Have you ever noticed your child start to appear overwhelmed, agitated, or disappointed and you fear they are heading toward a meltdown? An effective skill you can practice with your child to help them cope with difficult emotions is called diaphragmatic breathing, or belly breathing.
Practicing belly breathing can help calm your child’s body and mind so they can manage emotions and effectively approach situations.
When we feel stressed or overwhelmed, our body goes into fight or flight mode to prepare to fight a stressor or flee from it. When in fight or flight mode, our body mobilizes energy and our breathing consists of short, shallow breaths. While this type of breathing is helpful when encountering a physical threat such as a lion chasing us, persistent shallow breathing can have a negative impact on physical and mental health.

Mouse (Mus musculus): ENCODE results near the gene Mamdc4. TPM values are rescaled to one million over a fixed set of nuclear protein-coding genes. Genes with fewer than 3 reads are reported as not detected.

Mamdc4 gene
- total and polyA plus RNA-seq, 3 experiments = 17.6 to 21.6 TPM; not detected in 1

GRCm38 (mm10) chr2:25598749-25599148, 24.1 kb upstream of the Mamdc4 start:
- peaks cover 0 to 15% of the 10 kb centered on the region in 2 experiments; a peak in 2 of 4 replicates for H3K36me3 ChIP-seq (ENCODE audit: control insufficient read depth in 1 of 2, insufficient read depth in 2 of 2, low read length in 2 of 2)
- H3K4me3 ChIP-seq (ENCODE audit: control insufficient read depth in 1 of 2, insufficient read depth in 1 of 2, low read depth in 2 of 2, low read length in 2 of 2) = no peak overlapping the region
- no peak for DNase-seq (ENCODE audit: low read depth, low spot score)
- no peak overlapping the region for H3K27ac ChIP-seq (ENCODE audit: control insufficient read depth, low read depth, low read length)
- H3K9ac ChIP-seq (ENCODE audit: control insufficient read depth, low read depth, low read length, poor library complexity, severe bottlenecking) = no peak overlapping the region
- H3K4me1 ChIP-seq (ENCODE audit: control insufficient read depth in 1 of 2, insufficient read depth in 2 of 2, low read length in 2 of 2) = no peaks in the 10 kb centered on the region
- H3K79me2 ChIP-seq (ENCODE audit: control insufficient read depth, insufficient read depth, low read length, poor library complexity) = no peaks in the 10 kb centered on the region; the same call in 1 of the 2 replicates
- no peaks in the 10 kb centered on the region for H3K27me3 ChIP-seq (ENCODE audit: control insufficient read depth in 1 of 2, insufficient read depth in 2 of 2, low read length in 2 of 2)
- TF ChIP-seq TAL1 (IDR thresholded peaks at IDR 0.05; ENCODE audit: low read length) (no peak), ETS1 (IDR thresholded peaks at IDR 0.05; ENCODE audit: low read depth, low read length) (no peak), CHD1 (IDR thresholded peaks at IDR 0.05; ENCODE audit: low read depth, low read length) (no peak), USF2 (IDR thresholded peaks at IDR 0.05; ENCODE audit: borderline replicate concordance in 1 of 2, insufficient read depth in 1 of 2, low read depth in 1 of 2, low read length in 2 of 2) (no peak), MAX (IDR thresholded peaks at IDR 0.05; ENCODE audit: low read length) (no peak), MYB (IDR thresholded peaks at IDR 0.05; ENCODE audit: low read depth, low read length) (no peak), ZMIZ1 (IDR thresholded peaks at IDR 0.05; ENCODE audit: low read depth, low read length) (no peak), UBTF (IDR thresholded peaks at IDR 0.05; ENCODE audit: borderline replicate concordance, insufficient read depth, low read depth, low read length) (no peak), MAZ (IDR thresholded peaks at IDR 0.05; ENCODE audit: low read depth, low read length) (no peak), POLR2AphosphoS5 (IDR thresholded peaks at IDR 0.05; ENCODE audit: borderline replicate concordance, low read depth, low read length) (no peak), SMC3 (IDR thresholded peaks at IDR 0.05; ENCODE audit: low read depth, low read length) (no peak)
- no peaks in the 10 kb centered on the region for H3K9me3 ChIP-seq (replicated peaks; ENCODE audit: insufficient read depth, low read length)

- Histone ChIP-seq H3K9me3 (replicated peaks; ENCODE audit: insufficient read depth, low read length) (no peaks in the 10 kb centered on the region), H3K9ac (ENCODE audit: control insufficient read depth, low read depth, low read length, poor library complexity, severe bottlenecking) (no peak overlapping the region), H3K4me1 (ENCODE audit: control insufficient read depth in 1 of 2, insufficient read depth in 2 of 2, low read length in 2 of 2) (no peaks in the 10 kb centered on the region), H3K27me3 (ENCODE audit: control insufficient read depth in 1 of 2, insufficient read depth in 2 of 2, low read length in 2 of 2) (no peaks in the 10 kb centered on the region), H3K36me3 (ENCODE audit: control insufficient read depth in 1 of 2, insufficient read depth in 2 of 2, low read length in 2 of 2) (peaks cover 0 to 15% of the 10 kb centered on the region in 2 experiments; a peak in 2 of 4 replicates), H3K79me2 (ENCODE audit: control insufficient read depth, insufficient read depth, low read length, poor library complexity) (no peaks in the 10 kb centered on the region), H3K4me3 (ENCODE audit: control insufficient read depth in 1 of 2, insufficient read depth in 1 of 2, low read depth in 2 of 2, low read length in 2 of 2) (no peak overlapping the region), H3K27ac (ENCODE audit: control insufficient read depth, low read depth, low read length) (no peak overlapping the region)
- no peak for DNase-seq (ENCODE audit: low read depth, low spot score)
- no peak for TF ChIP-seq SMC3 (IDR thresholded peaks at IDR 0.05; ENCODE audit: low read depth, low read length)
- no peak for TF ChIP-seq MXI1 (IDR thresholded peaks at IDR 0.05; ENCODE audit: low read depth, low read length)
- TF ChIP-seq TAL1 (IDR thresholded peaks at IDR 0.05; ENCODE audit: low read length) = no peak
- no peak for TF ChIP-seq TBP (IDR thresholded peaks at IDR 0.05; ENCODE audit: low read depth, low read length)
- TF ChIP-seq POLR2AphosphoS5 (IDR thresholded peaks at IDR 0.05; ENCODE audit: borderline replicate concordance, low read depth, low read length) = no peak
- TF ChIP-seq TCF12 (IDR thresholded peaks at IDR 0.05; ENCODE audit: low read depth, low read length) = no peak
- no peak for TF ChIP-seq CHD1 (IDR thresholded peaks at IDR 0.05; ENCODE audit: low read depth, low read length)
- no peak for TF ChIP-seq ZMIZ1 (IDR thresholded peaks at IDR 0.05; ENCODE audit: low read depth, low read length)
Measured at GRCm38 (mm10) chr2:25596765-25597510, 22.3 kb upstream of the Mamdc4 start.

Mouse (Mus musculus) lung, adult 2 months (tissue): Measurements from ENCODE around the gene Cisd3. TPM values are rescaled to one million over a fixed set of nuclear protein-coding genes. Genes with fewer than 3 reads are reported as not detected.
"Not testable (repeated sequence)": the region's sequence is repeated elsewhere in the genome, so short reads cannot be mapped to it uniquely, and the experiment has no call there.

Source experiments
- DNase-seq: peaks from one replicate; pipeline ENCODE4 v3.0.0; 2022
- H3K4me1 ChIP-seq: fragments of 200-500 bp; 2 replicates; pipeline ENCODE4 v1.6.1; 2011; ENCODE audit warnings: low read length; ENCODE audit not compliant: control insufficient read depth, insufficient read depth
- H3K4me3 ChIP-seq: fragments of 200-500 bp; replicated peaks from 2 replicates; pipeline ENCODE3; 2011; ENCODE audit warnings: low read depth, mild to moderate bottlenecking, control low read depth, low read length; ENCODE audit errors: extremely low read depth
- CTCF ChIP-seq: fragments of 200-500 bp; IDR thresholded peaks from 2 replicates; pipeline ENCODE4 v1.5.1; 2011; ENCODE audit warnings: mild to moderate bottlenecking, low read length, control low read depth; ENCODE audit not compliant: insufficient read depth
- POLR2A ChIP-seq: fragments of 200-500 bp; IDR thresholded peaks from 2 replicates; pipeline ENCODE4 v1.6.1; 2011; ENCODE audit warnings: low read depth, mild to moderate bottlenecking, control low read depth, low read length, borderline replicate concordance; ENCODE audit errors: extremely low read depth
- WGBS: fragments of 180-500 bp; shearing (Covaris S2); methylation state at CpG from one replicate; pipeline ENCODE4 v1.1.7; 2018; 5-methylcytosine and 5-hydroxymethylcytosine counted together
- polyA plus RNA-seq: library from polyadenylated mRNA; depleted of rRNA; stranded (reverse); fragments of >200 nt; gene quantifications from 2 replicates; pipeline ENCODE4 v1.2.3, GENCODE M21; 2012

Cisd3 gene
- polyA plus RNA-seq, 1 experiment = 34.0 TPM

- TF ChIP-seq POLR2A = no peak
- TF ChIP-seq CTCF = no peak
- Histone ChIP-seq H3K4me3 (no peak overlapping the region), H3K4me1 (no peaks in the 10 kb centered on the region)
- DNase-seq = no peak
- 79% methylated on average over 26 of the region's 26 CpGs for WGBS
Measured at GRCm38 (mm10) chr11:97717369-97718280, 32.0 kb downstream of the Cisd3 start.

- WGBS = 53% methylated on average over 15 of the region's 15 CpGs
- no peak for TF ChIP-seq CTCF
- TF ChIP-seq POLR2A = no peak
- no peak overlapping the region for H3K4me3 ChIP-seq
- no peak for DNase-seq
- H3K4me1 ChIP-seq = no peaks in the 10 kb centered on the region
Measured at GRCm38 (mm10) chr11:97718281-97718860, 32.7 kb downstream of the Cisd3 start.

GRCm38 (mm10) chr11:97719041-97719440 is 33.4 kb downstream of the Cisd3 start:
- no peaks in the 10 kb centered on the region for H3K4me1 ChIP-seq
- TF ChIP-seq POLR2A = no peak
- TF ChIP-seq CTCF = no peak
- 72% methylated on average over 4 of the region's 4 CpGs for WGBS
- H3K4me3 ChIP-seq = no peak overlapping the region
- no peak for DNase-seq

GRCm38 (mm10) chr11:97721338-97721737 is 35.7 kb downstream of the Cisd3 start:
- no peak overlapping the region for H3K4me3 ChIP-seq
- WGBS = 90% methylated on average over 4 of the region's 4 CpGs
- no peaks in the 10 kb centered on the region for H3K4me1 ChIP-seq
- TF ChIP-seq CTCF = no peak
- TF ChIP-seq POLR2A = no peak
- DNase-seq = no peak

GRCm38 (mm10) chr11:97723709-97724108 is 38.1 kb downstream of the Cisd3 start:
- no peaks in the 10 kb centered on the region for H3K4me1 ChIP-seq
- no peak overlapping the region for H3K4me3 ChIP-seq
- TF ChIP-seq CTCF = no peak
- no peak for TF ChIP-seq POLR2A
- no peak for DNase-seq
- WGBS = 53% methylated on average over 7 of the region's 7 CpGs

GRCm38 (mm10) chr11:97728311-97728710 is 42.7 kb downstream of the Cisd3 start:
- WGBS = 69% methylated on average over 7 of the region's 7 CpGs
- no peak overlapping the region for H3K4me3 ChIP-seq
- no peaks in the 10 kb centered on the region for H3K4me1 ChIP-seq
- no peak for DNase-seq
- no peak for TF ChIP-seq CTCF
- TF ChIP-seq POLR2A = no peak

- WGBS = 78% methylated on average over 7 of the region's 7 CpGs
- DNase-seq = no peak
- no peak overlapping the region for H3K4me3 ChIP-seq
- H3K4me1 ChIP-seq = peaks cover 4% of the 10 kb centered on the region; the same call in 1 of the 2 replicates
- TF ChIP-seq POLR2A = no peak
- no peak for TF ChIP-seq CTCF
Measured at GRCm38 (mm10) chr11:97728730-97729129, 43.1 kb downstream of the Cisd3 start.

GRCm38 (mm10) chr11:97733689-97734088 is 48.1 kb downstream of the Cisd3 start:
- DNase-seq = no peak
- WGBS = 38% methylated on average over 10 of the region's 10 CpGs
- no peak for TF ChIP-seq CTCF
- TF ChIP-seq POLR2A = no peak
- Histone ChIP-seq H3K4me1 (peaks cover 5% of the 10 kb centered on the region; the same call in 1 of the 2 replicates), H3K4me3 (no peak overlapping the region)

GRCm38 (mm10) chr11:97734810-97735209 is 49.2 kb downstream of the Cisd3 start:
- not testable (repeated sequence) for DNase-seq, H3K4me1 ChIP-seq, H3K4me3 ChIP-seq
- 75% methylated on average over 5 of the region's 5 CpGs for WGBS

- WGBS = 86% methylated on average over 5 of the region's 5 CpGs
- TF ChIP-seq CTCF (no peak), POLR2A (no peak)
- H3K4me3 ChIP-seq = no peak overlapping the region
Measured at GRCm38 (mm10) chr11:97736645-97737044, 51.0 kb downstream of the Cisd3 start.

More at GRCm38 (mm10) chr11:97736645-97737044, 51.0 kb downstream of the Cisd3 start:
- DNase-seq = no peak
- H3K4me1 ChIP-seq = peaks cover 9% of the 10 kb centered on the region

Belly breathing involves breathing in deeply through the nose and breathing out through the mouth so the lungs fill with air and the diaphragm contracts.
You will notice your belly expands like a balloon filling up with air as you breathe in and then deflates like a balloon losing air as you breathe out. Belly breathing can help calm us by slowing down our breathing, reducing our heart rate, and encouraging the body’s relaxation response.
Start by practicing belly breathing while you and your child are relaxed. You can follow these simple steps to get started:
- Lay on your back and encourage your child to lay on their back.
- Have your child put their hands on their belly.
- Breathe in for 4-5 seconds and encourage your child to notice how their belly expands as they inhale.
- Ask your child to hold their breath for about 3 seconds and then slowly exhale while noticing their belly deflate.
- Continue this method of breathing until your child says their body feels relaxed.
- Talk with your child about what they noticed during the belly breathing exercise.
Written by: Mary Anne Sylvester